As long as there is internet connection, all test stations, outpatient clinics, or hospitals can easily utilize MedCheX to help interpret a patient’s chest X-ray. After registration on the website, medical personnel around the world can upload X-ray images to the platform. The system immediately analyzes the images with AI model and marks possible regions that might indicate COVID-19 infections. The user will be able to view the processed image side-by-side with the original image.
MedCheX can immediately analyze chest X-ray images and marks possible regions that might indicate COVID-19 infections
The UNESCO called for AI submissions in 2021, aiming to scope and showcase solutions from around the world and contribute to the SDGs. Jung-Hsien Chiang’s team was first listed in the Global Top 100 assessment, and eventually was selected as one of the Global Top 10 Outstanding projects, becoming the sole Asian team among the 10 teams. The Top 100 list contains projects from 33 countries around the globe that were recognized as creative and successful by the judges. The final Top 10 teams come from Taiwan, Italy, United Kingdom, Germany, United States of America, Canada, and Netherlands. The application fields span across clean energy, food products and manufacturing, public service, internet, agriculture, finance, mining, labor, and health.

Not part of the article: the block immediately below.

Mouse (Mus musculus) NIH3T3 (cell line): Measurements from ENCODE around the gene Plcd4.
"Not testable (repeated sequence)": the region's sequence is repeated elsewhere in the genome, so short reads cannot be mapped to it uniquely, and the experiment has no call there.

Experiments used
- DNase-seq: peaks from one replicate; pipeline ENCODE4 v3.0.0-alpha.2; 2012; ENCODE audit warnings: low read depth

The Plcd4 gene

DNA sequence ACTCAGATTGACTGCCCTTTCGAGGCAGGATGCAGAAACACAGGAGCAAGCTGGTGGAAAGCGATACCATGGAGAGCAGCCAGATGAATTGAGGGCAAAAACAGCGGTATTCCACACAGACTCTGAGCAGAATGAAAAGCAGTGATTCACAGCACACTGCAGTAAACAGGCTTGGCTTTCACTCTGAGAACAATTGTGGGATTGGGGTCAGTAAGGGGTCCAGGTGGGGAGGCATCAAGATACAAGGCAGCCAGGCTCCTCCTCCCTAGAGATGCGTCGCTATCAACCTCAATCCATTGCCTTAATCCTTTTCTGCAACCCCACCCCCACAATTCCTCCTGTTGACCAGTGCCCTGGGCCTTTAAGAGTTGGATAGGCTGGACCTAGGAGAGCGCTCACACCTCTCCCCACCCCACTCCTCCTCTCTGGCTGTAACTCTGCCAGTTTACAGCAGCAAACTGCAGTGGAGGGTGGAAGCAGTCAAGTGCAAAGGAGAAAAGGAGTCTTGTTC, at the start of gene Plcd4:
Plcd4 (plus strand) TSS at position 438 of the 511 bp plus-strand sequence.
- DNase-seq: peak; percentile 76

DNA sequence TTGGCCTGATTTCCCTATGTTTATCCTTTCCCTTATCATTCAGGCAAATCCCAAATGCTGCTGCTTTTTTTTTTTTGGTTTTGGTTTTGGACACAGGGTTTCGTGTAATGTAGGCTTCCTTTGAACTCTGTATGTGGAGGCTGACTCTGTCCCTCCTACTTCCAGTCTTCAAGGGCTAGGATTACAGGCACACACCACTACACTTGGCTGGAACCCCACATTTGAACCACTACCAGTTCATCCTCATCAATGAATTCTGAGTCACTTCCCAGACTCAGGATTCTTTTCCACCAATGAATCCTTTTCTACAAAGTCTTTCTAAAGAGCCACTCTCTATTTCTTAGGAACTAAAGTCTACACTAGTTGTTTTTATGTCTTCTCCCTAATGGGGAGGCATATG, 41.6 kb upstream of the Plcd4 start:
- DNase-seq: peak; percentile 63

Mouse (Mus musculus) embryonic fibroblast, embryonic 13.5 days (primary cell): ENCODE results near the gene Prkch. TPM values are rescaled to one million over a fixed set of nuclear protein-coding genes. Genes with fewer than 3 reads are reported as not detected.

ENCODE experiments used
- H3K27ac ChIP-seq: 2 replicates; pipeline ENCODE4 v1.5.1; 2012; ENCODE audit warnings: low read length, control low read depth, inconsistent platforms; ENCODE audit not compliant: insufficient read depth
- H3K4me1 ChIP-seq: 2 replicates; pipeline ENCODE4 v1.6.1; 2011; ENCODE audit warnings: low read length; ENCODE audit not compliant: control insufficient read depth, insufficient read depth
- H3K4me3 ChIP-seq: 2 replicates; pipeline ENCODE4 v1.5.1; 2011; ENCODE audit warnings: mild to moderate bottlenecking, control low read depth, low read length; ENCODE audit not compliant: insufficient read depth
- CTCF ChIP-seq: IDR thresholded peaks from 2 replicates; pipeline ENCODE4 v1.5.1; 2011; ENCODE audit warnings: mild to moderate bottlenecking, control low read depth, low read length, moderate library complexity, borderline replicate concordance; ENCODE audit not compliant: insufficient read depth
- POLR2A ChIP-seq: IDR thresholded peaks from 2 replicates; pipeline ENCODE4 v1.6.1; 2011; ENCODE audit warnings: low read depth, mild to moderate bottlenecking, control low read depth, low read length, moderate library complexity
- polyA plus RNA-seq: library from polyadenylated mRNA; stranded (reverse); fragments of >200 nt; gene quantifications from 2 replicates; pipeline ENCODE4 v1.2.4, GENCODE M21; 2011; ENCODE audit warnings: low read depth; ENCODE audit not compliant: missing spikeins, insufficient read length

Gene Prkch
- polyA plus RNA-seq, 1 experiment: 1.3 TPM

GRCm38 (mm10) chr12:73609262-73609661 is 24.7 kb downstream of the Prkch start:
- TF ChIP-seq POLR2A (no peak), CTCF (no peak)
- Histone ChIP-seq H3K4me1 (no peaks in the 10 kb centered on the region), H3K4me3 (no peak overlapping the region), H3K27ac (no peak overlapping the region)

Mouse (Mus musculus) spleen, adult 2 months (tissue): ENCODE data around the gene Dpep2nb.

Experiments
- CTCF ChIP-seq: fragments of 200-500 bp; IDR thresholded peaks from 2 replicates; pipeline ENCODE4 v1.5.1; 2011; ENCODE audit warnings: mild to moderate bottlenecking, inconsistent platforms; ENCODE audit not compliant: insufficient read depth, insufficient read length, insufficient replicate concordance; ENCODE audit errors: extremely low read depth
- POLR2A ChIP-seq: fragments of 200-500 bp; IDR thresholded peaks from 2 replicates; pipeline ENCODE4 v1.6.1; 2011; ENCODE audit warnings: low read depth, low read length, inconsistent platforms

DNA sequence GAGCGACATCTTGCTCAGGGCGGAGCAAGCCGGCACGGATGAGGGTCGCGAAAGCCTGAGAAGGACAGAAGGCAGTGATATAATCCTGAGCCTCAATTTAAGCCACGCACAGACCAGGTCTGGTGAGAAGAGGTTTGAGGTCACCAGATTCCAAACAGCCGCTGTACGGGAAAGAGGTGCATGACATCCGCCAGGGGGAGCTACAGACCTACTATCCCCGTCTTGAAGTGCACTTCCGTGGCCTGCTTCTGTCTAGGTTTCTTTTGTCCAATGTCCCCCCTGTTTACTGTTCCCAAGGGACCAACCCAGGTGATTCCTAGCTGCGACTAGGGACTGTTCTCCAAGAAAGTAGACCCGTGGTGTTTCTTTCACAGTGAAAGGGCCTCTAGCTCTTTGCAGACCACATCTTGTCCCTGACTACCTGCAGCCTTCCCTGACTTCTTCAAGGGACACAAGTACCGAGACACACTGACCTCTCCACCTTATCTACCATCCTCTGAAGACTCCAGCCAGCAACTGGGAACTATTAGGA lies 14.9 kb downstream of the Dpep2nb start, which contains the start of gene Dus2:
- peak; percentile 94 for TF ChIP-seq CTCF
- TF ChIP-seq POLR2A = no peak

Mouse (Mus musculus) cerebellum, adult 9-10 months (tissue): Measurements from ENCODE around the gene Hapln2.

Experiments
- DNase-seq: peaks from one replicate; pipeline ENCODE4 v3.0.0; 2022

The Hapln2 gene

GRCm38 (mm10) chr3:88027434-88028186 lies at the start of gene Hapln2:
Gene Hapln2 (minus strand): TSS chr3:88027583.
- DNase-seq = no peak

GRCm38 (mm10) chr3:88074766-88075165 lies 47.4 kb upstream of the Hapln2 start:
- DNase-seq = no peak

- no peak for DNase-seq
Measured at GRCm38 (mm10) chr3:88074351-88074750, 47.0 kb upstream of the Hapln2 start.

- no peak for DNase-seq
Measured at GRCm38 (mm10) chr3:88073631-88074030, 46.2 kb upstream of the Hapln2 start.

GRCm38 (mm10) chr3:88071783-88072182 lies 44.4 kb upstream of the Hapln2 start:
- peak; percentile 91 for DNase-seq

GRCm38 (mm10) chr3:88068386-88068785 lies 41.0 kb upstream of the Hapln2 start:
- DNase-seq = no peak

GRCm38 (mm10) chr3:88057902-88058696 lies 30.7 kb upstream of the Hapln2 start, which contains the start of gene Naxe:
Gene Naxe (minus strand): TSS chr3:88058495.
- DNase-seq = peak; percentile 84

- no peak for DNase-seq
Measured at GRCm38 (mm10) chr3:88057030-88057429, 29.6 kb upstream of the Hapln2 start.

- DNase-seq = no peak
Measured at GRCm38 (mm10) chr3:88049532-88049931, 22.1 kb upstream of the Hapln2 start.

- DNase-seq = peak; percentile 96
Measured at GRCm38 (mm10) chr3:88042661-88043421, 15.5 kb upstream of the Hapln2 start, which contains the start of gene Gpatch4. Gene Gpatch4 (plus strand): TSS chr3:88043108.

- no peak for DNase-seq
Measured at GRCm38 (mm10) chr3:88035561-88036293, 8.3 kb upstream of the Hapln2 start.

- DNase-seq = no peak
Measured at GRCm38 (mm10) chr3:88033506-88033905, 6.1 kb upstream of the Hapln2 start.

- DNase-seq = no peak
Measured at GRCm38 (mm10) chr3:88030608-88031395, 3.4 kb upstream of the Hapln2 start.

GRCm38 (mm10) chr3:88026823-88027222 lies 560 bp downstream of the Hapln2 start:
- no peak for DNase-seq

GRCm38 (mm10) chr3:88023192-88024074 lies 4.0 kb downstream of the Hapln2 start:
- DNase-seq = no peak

In addition, Jung-Hsien Chiang has begun a collaboration with the National Health Insurance Administration. The collaborative project focuses on developing an AI model to detect possible cancer with chest X-ray images, according to a press release from the NHI last December. Utilizing the NHI database of chest X-ray images of lung cancer patients, the project aims to build an AI model specifically used in detecting cancer. The NHI expressed that AI model will be highly beneficial in assisting preliminary screenings for lung cancer. The technology can assist physicians in interpreting a large number of chest X-rays, and can be widely used in areas with limited medical resources that do not possess computed tomography. The research results by Jung-Hsien Chiang are highly valuable, and it is hoped that this technology can be incorporated into related systems of NHI in the future in order to help with early lung cancer detection, which helps patients to receive treatment early.